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Written with wisdom and wit, her latest book Brave outlines the steps to pursue our most deeply held goals and turn dreams into reality. This book will help you to build the courage needed to do the right thing rather than the easy thing — to go out on limb, have tough conversations, challenge the norm, and risk failing.

It should be read widely. Nothing worthwhile is achieved living timidly and avoiding all risk. Brave will help you build the confidence to dare more boldly and live more bravely.

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Get a regular dose of inspiration and practical advice from Margie delivered straight to your inbox. Is self-doubt holding you back? Take the Train the Brave Challenge! Enter your details below Watch the Video. Chris Norman Brisbane, Australia. Vicki Page Melbourne, Australia. Order Your Copy.

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Warwick Fairfax Fairfax Consulting. Bestselling Books. Need a Speaker? Train The Brave Challenge. Watch RawCourage. Facebook Twitter LinkedIn Instagram.

Contact Us Want to get in touch? Please click here to send your inquiry. This is not an article telling anyone how to live; this is not an article advocating the wisdom or foolishness of different paths. It is simply an article in which a diverse group of creative people articulate how their own lives veered off course, and about some of the ways they each found to correct that, and about what they believe they have learned about themselves and about living in the process.

Even for those interviewees who chose to pepper their accounts with wry humor and funny stories, these were not lighthearted interviews. Invariably these were intense and often painful discussions about something each clearly considered a hugely important and central part of who they now are; as they communicated their experiences, they were prepared to dig deeply, and often unsparingly. Twelve years, if I keep going till January. My sobriety date is February 25, , so I guess a couple months shy of two years. Ben Harper 49, multi-instrumentalist and singer-songwriter : I would describe myself as 19 months in.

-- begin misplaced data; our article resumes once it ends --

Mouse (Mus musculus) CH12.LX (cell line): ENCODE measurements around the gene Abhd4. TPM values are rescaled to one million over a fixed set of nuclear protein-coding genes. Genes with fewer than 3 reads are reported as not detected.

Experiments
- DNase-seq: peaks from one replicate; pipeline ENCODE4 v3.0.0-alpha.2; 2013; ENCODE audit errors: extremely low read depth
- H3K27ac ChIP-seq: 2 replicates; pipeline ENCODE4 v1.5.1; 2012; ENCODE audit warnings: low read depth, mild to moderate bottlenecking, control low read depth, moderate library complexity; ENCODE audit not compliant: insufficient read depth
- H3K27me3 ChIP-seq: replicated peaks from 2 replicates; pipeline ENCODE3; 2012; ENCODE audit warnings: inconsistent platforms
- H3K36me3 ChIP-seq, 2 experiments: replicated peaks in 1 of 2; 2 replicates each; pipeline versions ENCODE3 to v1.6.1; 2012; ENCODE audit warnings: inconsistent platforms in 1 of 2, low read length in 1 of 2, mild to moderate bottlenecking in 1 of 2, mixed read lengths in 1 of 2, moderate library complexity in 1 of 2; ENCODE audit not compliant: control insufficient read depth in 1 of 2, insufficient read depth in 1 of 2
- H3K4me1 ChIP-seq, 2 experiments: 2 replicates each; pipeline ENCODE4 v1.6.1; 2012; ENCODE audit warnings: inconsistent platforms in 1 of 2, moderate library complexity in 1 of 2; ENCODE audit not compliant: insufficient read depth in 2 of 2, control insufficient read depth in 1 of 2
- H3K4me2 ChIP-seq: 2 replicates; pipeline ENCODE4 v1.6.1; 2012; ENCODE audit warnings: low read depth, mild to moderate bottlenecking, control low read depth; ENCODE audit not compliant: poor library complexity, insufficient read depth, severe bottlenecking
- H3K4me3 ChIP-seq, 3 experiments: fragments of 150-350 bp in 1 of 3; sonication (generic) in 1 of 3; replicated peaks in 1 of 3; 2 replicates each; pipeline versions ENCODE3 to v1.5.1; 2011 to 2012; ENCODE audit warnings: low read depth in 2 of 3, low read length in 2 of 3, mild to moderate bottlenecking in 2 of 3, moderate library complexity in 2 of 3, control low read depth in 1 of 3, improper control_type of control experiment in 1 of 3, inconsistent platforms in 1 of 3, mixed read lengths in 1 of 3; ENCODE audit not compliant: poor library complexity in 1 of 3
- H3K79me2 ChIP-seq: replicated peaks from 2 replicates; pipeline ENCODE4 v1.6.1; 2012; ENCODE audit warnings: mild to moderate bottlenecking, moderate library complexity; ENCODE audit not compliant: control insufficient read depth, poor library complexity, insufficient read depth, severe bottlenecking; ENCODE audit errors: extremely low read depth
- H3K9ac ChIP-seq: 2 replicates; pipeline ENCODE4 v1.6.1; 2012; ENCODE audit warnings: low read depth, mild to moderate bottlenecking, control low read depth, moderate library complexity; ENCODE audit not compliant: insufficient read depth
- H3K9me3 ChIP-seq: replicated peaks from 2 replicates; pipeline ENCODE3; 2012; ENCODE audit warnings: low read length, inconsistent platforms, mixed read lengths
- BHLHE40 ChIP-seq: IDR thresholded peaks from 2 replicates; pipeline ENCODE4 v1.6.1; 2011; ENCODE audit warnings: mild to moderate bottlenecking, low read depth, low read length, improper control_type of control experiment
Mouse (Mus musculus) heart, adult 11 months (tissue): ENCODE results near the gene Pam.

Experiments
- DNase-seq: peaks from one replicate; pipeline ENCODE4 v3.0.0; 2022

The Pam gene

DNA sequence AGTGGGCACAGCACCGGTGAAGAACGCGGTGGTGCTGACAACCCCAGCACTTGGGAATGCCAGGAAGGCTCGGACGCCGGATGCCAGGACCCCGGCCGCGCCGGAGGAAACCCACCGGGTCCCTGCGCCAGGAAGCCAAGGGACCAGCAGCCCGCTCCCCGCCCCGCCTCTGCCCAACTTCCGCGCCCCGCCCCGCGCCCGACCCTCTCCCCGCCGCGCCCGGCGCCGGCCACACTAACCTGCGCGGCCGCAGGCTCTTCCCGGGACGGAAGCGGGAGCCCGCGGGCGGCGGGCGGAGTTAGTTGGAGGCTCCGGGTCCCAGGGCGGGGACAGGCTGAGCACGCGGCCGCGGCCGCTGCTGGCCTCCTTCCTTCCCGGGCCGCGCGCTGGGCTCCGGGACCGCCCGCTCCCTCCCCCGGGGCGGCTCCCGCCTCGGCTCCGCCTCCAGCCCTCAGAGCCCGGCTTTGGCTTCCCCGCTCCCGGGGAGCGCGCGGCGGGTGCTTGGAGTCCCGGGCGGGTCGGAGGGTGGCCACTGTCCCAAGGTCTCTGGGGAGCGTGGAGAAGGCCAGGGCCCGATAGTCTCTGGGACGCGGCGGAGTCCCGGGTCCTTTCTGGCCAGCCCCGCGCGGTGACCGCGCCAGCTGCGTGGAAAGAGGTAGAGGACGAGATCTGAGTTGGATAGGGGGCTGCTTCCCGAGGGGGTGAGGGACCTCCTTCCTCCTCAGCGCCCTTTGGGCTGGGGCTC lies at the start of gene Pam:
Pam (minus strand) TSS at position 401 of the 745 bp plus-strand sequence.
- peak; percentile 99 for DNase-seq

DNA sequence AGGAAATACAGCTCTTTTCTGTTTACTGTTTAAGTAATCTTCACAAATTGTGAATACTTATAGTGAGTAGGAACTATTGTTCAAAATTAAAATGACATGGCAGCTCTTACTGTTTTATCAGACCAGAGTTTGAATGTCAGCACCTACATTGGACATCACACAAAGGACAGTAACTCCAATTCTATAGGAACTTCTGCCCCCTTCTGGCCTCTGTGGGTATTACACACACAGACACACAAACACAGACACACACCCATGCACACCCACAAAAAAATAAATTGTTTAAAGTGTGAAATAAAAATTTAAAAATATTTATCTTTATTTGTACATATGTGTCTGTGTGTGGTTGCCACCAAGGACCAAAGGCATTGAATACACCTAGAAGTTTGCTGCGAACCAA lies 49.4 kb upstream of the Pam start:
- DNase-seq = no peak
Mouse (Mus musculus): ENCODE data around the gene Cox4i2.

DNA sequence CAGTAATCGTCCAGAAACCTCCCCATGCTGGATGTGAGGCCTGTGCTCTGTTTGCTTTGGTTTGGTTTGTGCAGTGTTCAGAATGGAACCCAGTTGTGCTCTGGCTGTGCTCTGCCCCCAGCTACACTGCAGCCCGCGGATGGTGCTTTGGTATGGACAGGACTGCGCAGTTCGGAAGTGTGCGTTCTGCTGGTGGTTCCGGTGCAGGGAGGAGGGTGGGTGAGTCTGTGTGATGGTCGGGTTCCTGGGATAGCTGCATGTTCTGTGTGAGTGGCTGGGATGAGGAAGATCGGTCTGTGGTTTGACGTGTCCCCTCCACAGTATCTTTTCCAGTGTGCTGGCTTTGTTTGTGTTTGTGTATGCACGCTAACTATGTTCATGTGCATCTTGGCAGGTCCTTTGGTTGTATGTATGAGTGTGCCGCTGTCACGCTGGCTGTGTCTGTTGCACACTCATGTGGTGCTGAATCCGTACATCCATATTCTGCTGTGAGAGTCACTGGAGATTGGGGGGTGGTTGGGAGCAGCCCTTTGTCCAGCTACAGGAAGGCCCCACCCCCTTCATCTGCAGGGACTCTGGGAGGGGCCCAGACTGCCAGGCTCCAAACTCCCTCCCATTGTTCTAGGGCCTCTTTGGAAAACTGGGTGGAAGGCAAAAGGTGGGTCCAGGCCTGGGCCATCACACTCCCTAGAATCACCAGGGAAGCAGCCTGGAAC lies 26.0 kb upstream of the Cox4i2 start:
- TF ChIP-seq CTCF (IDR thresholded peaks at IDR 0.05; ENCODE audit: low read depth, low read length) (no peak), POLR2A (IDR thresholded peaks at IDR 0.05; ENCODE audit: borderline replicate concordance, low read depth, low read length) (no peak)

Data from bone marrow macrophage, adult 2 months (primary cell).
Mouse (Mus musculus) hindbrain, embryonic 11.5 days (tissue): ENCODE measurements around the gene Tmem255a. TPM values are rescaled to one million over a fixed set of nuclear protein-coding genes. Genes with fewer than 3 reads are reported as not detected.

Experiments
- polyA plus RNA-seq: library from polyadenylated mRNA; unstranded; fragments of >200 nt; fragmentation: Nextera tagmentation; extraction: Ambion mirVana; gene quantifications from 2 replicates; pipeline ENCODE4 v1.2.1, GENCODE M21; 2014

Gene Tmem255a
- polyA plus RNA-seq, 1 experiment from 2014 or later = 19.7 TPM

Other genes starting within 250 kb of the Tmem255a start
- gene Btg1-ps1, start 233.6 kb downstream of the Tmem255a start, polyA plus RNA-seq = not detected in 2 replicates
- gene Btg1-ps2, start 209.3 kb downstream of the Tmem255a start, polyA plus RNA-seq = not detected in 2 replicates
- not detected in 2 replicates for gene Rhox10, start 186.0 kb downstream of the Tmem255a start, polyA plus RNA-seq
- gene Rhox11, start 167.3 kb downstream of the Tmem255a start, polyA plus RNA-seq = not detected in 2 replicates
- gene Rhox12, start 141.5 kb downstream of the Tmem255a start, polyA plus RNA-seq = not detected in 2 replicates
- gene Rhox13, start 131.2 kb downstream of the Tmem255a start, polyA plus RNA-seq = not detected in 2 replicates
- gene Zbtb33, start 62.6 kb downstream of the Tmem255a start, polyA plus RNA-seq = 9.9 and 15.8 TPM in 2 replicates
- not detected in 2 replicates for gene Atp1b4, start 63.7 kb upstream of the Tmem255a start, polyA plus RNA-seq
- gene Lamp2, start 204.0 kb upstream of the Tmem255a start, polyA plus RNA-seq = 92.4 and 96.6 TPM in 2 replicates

I have 25 years of sobriety. So I grew up in the woods listening to the wind. It was just the silence and Mother Nature, no one around—it was an awful lot of magic there. In my teen years, I discovered alcohol, and that made me feel really good—I really relaxed and settled down and paid more attention to things. In my early 20s, I discovered cocaine, and that was it—my problem was solved.

I could write and finish a song.

I felt like Superman onstage, and I played that way. I thought cocaine and alcohol was the combination, and it was just a kid trying to feel better. And I chased that initial solution to my problems for 30 years or so. Baker: I started smoking cigarettes when I was 12 years old, because the older kids at my bus stop smoked cigarettes. They got older and I would drink with them and smoke weed with them. Soko: I started going out to bars with my stepbrother when I was 13, living in a very small town in southwest of France, escaping the house every weekend. Then when I was 16, I started going out three, four times a week and then every night.